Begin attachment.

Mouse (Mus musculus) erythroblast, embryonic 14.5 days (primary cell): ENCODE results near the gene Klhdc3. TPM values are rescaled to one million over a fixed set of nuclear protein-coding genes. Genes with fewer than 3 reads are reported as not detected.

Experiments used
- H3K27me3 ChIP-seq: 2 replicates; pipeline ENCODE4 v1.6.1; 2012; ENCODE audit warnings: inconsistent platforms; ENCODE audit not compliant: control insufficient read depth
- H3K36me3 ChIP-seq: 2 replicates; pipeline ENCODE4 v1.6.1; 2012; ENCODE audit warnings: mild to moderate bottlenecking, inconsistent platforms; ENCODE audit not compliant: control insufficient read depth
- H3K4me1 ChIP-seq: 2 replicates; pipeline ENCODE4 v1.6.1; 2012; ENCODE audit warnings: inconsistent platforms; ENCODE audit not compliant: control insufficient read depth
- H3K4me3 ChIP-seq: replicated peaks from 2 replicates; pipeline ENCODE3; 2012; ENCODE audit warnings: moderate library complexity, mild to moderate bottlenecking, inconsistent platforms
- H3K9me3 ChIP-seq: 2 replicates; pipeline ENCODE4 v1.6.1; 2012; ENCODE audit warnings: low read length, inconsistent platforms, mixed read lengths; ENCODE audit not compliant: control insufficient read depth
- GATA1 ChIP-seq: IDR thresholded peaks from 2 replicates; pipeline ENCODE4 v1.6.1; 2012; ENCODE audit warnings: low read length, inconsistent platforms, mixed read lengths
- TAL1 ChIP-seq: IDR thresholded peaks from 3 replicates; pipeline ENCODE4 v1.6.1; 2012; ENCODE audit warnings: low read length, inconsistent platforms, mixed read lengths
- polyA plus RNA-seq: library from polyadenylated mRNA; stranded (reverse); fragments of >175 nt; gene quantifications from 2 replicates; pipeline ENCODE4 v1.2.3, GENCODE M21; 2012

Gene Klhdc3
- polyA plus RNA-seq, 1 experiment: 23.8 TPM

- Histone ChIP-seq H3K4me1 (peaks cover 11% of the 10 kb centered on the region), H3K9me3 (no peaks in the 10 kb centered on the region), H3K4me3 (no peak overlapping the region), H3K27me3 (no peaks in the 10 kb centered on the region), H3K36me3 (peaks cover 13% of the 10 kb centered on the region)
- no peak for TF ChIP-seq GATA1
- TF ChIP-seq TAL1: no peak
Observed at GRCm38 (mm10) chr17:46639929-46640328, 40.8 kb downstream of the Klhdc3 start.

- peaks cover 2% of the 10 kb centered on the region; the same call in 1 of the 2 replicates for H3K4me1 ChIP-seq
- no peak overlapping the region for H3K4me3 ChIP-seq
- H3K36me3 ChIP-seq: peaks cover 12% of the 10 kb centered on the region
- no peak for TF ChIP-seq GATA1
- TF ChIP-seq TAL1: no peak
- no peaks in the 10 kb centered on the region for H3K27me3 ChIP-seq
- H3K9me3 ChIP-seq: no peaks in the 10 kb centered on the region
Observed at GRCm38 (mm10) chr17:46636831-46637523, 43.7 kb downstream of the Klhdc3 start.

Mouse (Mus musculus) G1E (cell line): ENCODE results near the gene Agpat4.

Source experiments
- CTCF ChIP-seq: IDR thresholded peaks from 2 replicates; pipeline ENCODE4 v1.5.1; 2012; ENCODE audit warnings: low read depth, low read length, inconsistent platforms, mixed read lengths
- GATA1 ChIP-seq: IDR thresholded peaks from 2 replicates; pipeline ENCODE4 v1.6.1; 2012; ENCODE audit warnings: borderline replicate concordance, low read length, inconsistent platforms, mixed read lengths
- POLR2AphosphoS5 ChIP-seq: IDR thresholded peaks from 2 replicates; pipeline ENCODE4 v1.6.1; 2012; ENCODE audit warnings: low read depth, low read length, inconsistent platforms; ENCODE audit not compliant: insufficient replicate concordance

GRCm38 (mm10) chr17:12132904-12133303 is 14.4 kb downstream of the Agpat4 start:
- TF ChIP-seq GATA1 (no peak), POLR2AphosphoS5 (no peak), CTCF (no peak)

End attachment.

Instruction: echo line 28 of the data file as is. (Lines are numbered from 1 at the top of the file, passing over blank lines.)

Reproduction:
- GATA1 ChIP-seq: IDR thresholded peaks from 2 replicates; pipeline ENCODE4 v1.6.1; 2012; ENCODE audit warnings: borderline replicate concordance, low read length, inconsistent platforms, mixed read lengths